The Frontiers

Blogging has been a step out of my comfort zone for me. Not all the time, I hasten to add; but sometimes, when I’ve hit on something critical, or written a piece that’s a bit more open to contention, I can feel myself pushing a little – and then waiting for the backlash. It is something like putting your finger near an electric fence and seeing how close you get before the shock burns.

I was describing this to a friend last week, when she was trying to help me make sense of how I move forwards now, and she had a slightly different take on the experience. For her, the shock was electrifying, not an electrocution. It was about energy and finding my frontiers and sparky positive things.

This is the second time in a month that someone has told me to go towards the edge of my possibilities rather than tentatively prod – rapidly retreat – and then cower, for days, in fearful anticipation of the repercussions. The first related to taking risks; the second, to working with my reactions. This has been a bit unexpected. I am used to people advising me to “keep safe.” Interestingly, in both instances, the interface was seen as the edge of possibility, rather than the boundary; and the discomfort an opportunity – rather than an obvious threat.

There’s something in there, I think, that I hadn’t considered. I’m not sure quite what to make of it yet, nor how best to use the insight; but, it’s a way of looking at life that years of hiding behind an eating disorder – followed by months of creating a safety-proofed existence – had not really factored in. It suggests that limits – and sensations – and shock connections might be conceived of a bit differently, and they aren’t just a mechanism to keep me in my place.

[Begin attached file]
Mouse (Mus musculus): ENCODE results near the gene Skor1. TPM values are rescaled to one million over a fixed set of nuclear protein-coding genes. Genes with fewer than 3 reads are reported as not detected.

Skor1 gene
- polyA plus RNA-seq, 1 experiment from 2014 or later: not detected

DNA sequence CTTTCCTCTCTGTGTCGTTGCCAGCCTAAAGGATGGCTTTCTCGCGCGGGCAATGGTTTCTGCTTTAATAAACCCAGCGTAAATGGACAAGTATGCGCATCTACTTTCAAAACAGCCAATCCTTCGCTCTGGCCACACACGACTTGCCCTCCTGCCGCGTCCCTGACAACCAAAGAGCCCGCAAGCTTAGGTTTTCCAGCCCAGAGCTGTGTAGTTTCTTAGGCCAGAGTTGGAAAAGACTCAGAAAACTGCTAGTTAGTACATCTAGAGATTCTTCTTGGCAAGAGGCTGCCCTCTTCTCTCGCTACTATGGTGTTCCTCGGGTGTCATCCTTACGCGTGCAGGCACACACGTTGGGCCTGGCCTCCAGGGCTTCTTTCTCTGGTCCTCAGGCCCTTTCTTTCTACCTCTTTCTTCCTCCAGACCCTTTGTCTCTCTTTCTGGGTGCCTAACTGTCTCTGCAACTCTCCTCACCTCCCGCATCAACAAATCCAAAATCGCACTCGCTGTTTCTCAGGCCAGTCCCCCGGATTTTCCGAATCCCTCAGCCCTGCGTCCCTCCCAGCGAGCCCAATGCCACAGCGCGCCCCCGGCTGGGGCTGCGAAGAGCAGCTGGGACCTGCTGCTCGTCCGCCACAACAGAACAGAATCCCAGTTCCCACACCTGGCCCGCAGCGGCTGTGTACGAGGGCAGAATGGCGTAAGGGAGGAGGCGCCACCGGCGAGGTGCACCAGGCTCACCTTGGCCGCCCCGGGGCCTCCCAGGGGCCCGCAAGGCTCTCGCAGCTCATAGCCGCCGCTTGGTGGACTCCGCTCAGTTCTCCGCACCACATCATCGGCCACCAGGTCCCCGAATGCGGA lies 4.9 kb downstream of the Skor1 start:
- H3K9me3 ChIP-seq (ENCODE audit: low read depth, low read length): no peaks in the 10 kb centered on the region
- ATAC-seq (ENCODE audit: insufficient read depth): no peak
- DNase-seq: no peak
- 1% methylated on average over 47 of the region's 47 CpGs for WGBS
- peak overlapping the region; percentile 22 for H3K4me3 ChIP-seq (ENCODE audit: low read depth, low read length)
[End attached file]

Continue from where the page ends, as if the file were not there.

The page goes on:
Not, of course, that I’m suggesting I should leap right into the danger, nor disregard the importance of keeping myself sane –

Only, perhaps the electric fence illusion might be a tad constraining; and, this arms length living might be stopping me from finding out what’s possible, if I just stepped beyond.

Because, if I think about it logically, the friction between one way of being – and another – is bound to cause a little fizzing; but, it’s at the fringes – and around the tingling of nerve endings– that things often start moving on.

So, I haven’t settled on my exact approach yet – although that may be part of the adventure; and, I’m not sure what I’m hoping to find on the other side – but now that I’ve started poking at the edges, I can either harness the electricity and work with the shocks –

Or turn my back and stay where I know that it’s safe.

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2 Responses to “The Frontiers”

  1. Melisa,
    You write beautifully.
    I love the imagery that you use here with the electric fence.. I live on a ranch in Southern Alberta, and I have a healthy fear of electric fence! I can relate to the fear of moving forward and how some days it caused me to freeze and many days caused me to run to the bedroom and pull the covers up over my head. I wanted the world to just stop so that I could get the heck off! I thought the recovery process went to fast, and too slow and it was too hard, too new, too much!

    When I look back over my own process of taking my life back and learning to live, I realize that living in my comfort zone was just the illusion of feeling safe. What I was really feeling was familiar. But even abuse was familiar, and sometimes even comfortable. If I was going to live, really live a healthy and whole life, then I had to take some of those risks and face some of those fears.. and I can tell you this, it is SO worth it! Yes it takes time, and yes it might be the hardest thing you ever do, but for me it was also the most worthwhile thing I have ever done. I am free now and I have found myself.

    Love this post!
    Darlene Ouimet

  2. Melissa says:

    Thanks so much for sharing this and I’m glad that people can relate to this post. It was quite hard to get the feeling onto paper – but it’s definitely making me realise that ’safety’ can sometimes resemble feeling trapped, and that a few risks and some exploring can be exciting, and not just something to be feared.

    Although I would avoid a real electric fence! ;)